Annotation:Maiden Lane

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MAIDEN LANE. AKA - "Mayden Lane." English, Country Dance Tune (2/2 time). A Major ('A' and 'C' parts) & B Minor ('B' part). Standard tuning (fiddle). ABC (Sharp): AABBCC (Barnes, Raven). First published in by London publisher John Playford in his English Dancing Master [1] (1651, p. 62, as "Mayden Lane"). It was retained by the Playfords, father and son, in the long-running series through the 10th edition of 1698, albeit the title spelling changed to "Maiden Lane" with the 5th edition of 1675.

The Maiden Lane section of London, near Covent Garden and the River Thames, has been alternately a diminished, dissolute area, and one of high fashion-sometimes at the same time. Graham Christian (2015) says the name seems to date to the 1630's, "and may pertain to the ladies of the court of Charles I and Henrietta Maria (Henrietta Street abutted it to the north side)." In Playford's day it was the dowdy site of "mean houses," but by Georgian times, elegant properties were constructed whose garden walls outlined the lane, and formed the southern boundary of architect Inigo Jones's proposed Italianate Piazza. Voltaire lodged at the White Peruke on Maiden Lane in his 1726-28 stay in London, and the Bedford Head Coffee House and Cider Cellars tavern were located on the street. Gradually the area drew theaters (it was near Covent Garden), taverns and coffee houses, and disrepute began to set in again. Round Court, at the western end of the narrow alley, was described as " of the Rookeries, full of town-Pyrates and a hotbed of Robbers." The social set deserted the area and by the 19th century it was again the refuge of the lawless, although it still retained its entertainments. William Makepeace Thackery (1811-1863), who was a regular customer of the "cider cellars," a type of underground venue for musical theater, wrote: "Healthy country tradesmen and farmers in London for their business, came and recreated themselves with the jolly singing and suppers at the back kitchen, squads of young apprentices came here for fresh air doubtless...dashing young medical students, handsome guardsmen, and florid bucks." In the 1890's a murder took place at the stage door to the Adelphi Theatre, when melodramatic thespian William Terriss was stabbed by a crazed stagehand.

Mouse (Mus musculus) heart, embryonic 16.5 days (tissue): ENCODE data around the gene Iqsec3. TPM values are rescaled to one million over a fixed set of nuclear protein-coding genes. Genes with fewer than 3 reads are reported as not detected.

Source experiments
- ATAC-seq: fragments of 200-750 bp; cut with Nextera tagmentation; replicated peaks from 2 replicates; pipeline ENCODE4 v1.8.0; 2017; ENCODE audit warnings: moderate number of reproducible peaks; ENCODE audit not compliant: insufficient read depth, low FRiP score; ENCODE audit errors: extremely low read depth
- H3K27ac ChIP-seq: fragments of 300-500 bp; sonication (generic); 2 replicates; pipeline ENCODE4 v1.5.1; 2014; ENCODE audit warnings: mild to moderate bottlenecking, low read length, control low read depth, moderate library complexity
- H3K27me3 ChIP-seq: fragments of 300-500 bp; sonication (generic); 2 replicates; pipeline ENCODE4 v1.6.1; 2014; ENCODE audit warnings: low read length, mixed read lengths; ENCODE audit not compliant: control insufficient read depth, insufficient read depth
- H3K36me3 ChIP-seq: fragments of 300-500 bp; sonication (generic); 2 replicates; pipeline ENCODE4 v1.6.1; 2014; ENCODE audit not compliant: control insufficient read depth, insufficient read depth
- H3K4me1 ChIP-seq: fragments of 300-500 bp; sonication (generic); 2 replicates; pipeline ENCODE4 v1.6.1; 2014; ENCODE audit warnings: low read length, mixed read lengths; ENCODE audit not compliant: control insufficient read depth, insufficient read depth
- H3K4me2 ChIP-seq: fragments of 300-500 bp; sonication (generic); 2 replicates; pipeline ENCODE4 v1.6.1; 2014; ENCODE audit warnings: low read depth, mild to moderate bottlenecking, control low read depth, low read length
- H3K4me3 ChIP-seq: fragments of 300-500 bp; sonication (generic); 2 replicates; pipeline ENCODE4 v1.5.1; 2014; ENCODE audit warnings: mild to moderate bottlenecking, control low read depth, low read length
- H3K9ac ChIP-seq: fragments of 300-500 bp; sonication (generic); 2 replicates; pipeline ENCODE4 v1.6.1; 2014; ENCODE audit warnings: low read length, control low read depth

Source for notated version:

Printed sources: Barlow (The Complete Country Dances from Playford's Dancing Master), 1985; No. 58. Barnes (English Country Dance Tunes), 1986. Christian (A Playford Assembly), 2015; p. 65. Raven (English Country Dance Tunes), 1984; p. 43. Sharp (Country Dance Tunes), 1909; p. 32.

Recorded sources: Beautiful Jo Records BEJOCD 33, 1651 - "Cast a Bell" (2001). Big Chain BC 103, Cooper & Bolton -"The Savage Hornpipe." Maggie's Music, Hesperus - "Colonial America" (2003). Topic Records TSCD550, Brass Monkey - "Flame of Fire" (2004). Varrick VR-013, Bare Necessities - "English Country Dances" (1987).

See also listing at:
Jane Keefer's Folk Music Index: An Index to Recorded Sources [2]

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